New CSNews Research Shows Convenience Foodservice Provides Healthy Serving of Sales & Profits

Angela Hanson
Senior Editor
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piles of money

NATIONAL REPORT — Optimism for the foodservice category persists in the convenience channel, according the exclusive 2017 Convenience Store News Foodservice Study.

Nearly nine out of 10 c-store operators surveyed this year (87.8 percent) expect to end 2017 with foodservice sales gains for the year, while 10.1 percent believe their sales will stay the same, and an extreme minority of 2.2 percent expect to see their sales down this year compared to last year.

Optimism about profits matches optimism about sales. When asked what they expect to see at the end of 2017, 83 percent of retailers expect their foodservice profits to have increased year over year, 14.8 percent expect profits to stay the same, and just 2.3 percent expect lower profits.

Industrywide, lunch (11 a.m. to 1:59 p.m.) captures the largest percentage of foodservice sales at 34.8 percent, followed by breakfast (6 a.m. to 8:59 a.m.) at 26.1 percent.

However, there is a notable disparity here between small operators (with one to 10 stores) and larger chains, with the latter drawing in more morning foodservice customers and fewer lunch and dinner foodservice customers. Small operators report that 37.5 percent of their foodservice sales come at lunch compared to larger chains at 27.1 percent. In contrast, small operators say 24 percent of their foodservice sales come at breakfast, compared to 31.9 percent for larger chains.

The dinner daypart (4 p.m. to 6:59 p.m.) remains in a distant third place, generating 16.1 percent of foodservice sales for the total c-store industry. Though, small operators again see more sales during this period at 18.2 percent compared to 10.6 percent for larger chains.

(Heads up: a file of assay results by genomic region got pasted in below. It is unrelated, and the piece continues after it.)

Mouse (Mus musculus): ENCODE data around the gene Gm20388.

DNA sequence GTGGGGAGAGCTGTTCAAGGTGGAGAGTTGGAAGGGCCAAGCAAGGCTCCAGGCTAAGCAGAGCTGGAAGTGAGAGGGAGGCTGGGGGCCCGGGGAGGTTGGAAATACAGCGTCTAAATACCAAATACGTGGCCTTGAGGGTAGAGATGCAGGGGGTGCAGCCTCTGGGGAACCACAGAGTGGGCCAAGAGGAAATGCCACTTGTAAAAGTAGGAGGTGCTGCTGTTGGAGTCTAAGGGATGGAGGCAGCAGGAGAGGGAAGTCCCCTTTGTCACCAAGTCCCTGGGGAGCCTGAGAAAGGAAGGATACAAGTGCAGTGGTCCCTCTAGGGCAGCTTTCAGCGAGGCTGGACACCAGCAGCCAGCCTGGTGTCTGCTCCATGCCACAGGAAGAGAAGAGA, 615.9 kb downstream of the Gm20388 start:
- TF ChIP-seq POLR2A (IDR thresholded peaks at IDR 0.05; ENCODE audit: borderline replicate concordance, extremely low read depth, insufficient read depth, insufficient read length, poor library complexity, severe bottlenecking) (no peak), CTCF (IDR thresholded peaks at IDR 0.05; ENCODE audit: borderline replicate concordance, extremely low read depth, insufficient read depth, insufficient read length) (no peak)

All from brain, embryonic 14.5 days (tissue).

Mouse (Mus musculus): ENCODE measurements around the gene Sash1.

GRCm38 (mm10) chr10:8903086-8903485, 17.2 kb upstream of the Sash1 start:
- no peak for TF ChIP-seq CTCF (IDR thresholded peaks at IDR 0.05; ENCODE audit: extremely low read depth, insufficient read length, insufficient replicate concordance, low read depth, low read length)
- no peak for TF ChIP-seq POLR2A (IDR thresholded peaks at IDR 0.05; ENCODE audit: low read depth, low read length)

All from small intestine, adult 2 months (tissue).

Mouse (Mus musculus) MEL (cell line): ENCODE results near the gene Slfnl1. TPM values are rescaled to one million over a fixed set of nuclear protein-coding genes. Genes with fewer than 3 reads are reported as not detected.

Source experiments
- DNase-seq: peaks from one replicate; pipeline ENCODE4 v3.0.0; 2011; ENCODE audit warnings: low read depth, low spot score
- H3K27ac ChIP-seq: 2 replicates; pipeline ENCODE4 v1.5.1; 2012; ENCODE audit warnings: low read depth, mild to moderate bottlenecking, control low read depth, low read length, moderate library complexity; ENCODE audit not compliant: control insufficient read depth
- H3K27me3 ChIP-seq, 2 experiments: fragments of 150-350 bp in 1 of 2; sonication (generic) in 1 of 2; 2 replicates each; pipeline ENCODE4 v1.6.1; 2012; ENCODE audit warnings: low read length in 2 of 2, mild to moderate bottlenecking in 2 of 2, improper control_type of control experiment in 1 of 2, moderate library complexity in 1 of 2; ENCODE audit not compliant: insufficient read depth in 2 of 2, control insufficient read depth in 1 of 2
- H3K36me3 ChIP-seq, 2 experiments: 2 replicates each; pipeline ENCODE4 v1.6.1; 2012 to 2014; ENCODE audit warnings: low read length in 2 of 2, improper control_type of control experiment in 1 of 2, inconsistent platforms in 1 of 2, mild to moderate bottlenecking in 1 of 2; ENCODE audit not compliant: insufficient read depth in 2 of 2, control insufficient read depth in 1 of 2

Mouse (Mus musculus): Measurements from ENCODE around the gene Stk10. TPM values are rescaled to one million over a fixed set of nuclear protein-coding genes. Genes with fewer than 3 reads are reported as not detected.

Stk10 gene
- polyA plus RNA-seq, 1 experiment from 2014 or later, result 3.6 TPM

Breakfast and lunch were also the dayparts that saw the biggest increase in foodservice sales in the past year, with both listed by 31.2 percent of c-store operators as being the daypart with their most sales growth in the category. Larger chains outpaced small operators in growth at breakfast (45 percent vs. 26.3 percent, respectively) and lunch (35 percent vs. 29.8 percent).

Meanwhile, small operators showed incremental growth in dayparts such as the morning snack (9 a.m. to 10:59 a.m.), afternoon snack (2 p.m. to 3:59 p.m.) and late night (10 p.m. or later), whereas foodservice sales growth at larger chains was flat during these dayparts.

Predictably, breakfast and lunch are the dayparts that c-store retailers predict will show the biggest growth at the end of 2017 (27.3 percent and 24.7 percent, respectively). Larger chains are more optimistic about breakfast daypart growth, while small operators express more optimism about growth of the evening snack daypart (7 p.m. to 9:59 p.m.).

For more findings from the Foodservice Study, look in the Convenience Store News Guide to Foodservice, published alongside the November issue.